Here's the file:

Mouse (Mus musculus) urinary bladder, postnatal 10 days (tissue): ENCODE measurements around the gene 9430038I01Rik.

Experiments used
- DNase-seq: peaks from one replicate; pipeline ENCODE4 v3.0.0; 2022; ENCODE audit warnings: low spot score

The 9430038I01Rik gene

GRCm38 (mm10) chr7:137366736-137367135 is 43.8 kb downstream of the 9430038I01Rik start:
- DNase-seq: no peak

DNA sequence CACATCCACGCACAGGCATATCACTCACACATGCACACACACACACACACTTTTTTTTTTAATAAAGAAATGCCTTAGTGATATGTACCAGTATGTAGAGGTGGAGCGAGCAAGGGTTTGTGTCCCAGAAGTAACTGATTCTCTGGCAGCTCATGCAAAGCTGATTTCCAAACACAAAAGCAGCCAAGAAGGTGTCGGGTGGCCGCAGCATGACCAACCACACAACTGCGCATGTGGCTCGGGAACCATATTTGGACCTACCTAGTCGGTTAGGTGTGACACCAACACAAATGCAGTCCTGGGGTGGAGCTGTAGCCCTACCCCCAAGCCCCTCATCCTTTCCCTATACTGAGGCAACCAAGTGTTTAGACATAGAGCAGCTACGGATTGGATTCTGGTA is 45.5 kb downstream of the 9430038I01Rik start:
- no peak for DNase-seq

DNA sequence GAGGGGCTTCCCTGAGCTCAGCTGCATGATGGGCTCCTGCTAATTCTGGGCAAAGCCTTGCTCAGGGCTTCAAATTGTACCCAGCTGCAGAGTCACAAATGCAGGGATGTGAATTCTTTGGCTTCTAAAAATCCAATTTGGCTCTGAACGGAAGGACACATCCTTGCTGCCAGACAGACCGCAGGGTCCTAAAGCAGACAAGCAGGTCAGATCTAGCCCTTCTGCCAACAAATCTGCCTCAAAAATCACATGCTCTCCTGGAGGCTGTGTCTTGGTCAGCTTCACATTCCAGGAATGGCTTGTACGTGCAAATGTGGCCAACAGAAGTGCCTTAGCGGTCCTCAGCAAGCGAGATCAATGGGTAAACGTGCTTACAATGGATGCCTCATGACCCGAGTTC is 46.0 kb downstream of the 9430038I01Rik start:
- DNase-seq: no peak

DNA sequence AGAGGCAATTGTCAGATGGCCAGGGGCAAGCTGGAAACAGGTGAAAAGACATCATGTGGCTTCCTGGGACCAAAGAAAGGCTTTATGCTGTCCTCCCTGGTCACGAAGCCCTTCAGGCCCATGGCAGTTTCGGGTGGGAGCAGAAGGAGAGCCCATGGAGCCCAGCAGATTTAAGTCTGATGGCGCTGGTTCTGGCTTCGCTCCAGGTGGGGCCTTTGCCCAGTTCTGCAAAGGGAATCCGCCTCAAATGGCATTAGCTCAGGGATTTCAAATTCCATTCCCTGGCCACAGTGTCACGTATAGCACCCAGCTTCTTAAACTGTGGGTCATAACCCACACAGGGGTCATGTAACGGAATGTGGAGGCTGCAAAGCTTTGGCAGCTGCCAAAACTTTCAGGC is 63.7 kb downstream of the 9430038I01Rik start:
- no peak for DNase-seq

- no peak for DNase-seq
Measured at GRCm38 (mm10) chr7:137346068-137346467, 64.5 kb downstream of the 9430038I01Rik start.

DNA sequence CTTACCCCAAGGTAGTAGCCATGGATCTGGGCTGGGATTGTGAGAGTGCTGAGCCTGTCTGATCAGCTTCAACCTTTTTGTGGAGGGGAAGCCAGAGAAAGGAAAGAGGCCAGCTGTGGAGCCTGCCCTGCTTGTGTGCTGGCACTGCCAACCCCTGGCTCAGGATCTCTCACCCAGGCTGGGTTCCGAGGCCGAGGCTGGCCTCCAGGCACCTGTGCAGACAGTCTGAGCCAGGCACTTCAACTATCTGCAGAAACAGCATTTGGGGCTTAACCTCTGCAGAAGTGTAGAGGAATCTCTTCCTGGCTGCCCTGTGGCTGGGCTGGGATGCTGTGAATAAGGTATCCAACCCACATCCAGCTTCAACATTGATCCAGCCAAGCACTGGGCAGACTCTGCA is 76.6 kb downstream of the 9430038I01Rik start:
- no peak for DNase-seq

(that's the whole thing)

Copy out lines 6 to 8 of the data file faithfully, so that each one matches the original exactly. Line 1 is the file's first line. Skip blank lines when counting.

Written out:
- DNase-seq: no peak

DNA sequence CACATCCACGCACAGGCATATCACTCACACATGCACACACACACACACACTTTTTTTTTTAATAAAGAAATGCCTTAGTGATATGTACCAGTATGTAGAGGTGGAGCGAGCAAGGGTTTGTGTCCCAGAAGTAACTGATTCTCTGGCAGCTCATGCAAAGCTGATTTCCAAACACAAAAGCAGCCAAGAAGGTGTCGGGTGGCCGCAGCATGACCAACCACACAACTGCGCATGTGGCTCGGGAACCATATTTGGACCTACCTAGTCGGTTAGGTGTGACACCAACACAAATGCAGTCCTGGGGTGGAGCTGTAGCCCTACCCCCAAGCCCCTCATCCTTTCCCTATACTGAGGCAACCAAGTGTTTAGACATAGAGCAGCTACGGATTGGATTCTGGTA is 45.5 kb downstream of the 9430038I01Rik start:
- no peak for DNase-seq